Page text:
Brighton Fringe 2022
The Foundry Group’s new play crackles with sharp one-liners in the true story of Mansfield’s ‘Human Mole.’ Three actors play thirteen characters in this fast paced comedy about a bizarre record-breaking attempt, human frailty and the price of fame. Premiering at The Rialto Theatre for Brighton Fringe.
Photo by Nicholas Quirke
In 1968 ex-nun and motorcyclist Emma Smith broke the “Guinness Book of” record for being buried alive; 101 days underground in a Skegness fairground. Exactly what drove her to do this is left unearthed in Brian Mitchell and Joseph Nixon’s hugely entertaining three-hander Underdogs.
Instead the focus is on Emma’s son Geoffrey, who decades later decides to honour his mother’s memory and regain the record from an American who notched up another 40 days.
What starts out as broad comedy, in even broader Mansfield dialect with pub banter “Raight yoth. Can I get you oat?” and discussion of how to bury someone in a pub garden, and why, is subtly layered with universal themes of love and loss.
As with the Foundry Group’s earlier plays, Big Daddy vs Giant Haystacks and Those Magnificent Men, the shoddy morals and devious practices of news media has a profound impact on the real life characters being portrayed. Here it’s Geoffrey, in a warm and heartfelt performance by Murray Simon, who is hounded by the press but doesn’t have the skin tough enough to bear it. He’s a troubled soul, unable to hold a relationship or a job, distanced from his kids, still coming to terms with his mother’s death.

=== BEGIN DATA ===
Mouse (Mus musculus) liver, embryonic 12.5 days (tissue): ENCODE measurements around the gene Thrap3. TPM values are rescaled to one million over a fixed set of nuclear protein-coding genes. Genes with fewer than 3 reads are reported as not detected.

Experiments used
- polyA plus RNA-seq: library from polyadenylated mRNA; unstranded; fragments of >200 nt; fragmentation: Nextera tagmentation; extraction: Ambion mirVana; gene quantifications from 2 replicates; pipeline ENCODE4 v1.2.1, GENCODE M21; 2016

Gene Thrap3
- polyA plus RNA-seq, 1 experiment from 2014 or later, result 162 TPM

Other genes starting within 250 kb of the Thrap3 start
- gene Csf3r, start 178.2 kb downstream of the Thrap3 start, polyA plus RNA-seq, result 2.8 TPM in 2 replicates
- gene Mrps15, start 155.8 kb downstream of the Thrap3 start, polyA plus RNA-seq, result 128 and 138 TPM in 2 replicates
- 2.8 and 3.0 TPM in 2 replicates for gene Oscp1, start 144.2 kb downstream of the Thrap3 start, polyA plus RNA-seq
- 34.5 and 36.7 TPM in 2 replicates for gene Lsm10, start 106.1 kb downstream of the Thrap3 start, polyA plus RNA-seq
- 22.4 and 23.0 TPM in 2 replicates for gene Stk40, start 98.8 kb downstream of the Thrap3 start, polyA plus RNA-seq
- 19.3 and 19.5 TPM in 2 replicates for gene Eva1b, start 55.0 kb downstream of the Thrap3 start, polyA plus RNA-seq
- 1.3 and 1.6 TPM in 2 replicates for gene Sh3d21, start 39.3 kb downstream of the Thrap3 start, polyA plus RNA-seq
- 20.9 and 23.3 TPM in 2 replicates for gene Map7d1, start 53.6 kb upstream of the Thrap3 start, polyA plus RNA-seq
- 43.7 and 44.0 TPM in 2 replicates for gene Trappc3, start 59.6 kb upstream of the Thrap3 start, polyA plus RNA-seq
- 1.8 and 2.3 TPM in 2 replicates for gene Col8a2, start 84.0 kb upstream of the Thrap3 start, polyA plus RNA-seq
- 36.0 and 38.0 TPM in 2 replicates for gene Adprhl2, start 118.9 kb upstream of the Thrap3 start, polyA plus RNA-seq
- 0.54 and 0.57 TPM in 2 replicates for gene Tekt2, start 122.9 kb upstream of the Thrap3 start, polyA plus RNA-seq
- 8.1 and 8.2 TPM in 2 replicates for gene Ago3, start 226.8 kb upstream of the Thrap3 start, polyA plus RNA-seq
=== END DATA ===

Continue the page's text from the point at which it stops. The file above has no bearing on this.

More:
Whether working all this through by being buried in an eight foot box is a good idea is a question for landlord Spike, who sees a money-making opportunity in the stunt asking “Are you up to it? I mean, I’ll be putting my business on line here, Geoff. If you’re down theer ten minutes and have to come out I’m going to look a raight twat.” Duncan Henderson’s Spike commands the stage; a beady-eyed chancer who narrates direct to the audience, determined to put Mansfield on the map with international press coverage at Geoff’s expense.
Emma Wingrove, formidable as landlady Pearl, shows her comedy chops across six female roles, including spirited girlfriend Keri who dumps the philandering Geoff. Years later, in real life dear reader, she marries him.
Clever switches of decor on Duncan Henderson’s good-looking set (built by Frank France) serve as scene changes and keep the story rattling along; the underground peephole is especially effective, if perhaps a challenge for some sightlines. Brian Mitchell directs with his customary skill at moving people around a small space harmoniously and in getting the most out of the many very funny lines. Some were a bit too quick to catch on opening night and if you didn’t grow up in Mansfield, unlike Brian and Joseph, you might need to tune your ears in for a while.
Will Underdogs do for Mansfield what John Godber has done for Hull, or Barry Rutter for Halifax? Or will it remain one of the country’s underdogs? As Spike tells us “since they closed all pits there’s not really much happening round here. But I won’t dwell on that – this in’t that sort o’ play. We’re not after a grant.”
And yet…drama that is firmly rooted in place and community, that celebrates working class culture and difference is exactly what the government and its arts funding facility want to support.
So come on Ashfield Chad “News you can trust since 1952” and Ben Bradley MP for Mansfield, a levelling up Tory, get behind your lads! Audiences definitely will be.